Lynx, Destroyer of Worlds (with Science!) (lynxreign) wrote,
Lynx, Destroyer of Worlds (with Science!)


I've just started a book called The War and the Bagdad Railway by Morris Jastrow, Jr. It is, of course, about the First World War. One of the reasons I was so delighted to find this book in the first place was when it was written. The publication date is 1917, the edition I have is the third and was issued in April 1918.

What inspired me to post about this book even though I've barely finished the prefaces is the following excerpt:

The railway became the spectre of the twentieth century. It was a spectre that always appeared armed "from top to toe" and when occasionally he "wore his beaver up," the face was that of a grim, determined warrior.

Notice anything striking in there? I love antiquated slang and I'd use that one if I had any idea what it meant!
EDIT: Aha! It is apparently a Shakespearian reference, or at least a phrase Shakespeare used that may or may not have been common in the early 20th century. A "Beaver" is a hinged faceguard on a helm.

I'm looking forward to reading the rest of the book even more than I'd originally anticipated. I love reading books about events that are written while the event is still going on, especially ones from long ago where I have enough distance and a fuller understanding than the author. It helps me understand how the event was viewed at the time. This one seems even better than most.

It is a book written by an American professor who attended German universities. In the prefaces, he regretfully places full blame for the war on Germany. He then goes on to state that Russia was just as bad, England was no better and France and Italy certainly did their share in the runup to creating the problem and so on. He then restates that it was All Germany's Fault! He also states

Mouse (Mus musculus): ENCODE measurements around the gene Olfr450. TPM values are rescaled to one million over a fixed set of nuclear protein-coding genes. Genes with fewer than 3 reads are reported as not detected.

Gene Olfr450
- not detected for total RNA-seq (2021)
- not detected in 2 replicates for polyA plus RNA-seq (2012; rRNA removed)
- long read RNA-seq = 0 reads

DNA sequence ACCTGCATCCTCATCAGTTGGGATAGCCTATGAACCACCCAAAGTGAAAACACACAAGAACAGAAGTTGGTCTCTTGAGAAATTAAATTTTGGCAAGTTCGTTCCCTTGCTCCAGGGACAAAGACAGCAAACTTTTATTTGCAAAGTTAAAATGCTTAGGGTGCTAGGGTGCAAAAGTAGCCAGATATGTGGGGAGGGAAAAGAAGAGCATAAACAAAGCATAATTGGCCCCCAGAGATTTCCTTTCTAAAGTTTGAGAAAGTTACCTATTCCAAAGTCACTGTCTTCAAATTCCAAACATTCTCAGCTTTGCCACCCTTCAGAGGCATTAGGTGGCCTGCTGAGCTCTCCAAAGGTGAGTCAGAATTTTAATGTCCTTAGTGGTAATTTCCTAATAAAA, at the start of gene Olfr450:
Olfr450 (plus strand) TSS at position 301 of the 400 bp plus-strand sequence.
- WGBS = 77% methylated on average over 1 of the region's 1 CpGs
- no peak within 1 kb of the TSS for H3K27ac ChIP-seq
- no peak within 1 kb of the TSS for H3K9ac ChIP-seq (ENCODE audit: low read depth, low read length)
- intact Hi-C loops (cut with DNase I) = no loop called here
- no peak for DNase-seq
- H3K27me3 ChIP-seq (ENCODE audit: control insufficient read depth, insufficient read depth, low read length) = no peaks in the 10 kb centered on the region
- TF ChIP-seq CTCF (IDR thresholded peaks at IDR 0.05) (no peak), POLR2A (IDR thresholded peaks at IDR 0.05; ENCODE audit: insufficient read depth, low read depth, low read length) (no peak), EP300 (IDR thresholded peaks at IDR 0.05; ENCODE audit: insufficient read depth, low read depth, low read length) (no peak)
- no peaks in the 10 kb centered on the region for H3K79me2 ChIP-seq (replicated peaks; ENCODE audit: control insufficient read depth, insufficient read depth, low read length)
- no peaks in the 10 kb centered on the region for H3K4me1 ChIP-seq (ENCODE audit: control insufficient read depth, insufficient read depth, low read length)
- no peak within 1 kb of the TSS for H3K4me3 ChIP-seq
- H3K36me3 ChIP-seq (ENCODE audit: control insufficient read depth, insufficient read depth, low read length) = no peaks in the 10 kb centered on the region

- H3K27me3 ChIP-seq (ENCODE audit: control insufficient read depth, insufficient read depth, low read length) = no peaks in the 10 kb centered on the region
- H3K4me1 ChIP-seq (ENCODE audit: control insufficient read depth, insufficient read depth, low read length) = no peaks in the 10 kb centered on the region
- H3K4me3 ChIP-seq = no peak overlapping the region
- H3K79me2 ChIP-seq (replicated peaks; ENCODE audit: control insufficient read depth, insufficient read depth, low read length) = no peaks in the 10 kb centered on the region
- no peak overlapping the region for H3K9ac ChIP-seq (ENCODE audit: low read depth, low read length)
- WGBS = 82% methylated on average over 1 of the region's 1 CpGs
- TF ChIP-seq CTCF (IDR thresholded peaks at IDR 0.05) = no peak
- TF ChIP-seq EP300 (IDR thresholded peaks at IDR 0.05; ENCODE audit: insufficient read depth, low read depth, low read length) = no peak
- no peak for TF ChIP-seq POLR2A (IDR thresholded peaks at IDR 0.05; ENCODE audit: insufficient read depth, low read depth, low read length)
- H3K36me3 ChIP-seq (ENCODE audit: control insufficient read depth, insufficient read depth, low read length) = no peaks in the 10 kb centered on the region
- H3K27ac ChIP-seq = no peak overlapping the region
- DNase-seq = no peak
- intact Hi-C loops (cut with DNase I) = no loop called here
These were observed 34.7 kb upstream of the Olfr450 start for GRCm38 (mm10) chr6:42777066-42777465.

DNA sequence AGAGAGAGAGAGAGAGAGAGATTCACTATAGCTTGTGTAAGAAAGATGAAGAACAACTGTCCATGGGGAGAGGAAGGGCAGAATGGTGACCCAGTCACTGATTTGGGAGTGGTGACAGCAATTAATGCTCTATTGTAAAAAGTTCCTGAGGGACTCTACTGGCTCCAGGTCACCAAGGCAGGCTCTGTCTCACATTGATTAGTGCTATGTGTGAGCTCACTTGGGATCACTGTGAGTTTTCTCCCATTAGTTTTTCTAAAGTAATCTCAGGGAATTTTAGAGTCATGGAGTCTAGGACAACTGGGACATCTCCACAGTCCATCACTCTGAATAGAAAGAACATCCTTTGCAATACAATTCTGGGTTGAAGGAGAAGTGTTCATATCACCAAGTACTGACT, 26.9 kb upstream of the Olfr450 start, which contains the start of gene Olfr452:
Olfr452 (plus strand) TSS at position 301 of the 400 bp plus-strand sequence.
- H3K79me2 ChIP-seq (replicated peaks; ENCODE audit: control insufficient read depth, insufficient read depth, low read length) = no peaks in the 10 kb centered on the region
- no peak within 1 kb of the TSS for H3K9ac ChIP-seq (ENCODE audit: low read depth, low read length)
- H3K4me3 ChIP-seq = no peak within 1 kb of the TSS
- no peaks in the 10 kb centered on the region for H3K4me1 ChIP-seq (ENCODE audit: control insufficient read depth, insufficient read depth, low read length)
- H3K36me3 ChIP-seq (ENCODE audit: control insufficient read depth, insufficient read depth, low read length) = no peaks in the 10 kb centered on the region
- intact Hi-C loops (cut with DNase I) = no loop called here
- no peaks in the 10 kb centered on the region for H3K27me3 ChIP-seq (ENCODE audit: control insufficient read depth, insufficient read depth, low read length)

I am writing as a student of history and not as a partisan, except in so far as my position is, as I believe it to be, in accord with the American point of view as voiced by its most thoughtful and most sober representatives.

It sounds as though he has a pretty good understanding that all participating nations had a hand in the outbreak of the war and, though Germany damaged its standing, reputation and position with the invasion of Belgium, it isn't the only one to blame. He seems to be saying as much while stating the conventional opinion as a sheild against accusations of treason. I look forward to seeing if this is indeed the case throughout the book.
Tags: books, history

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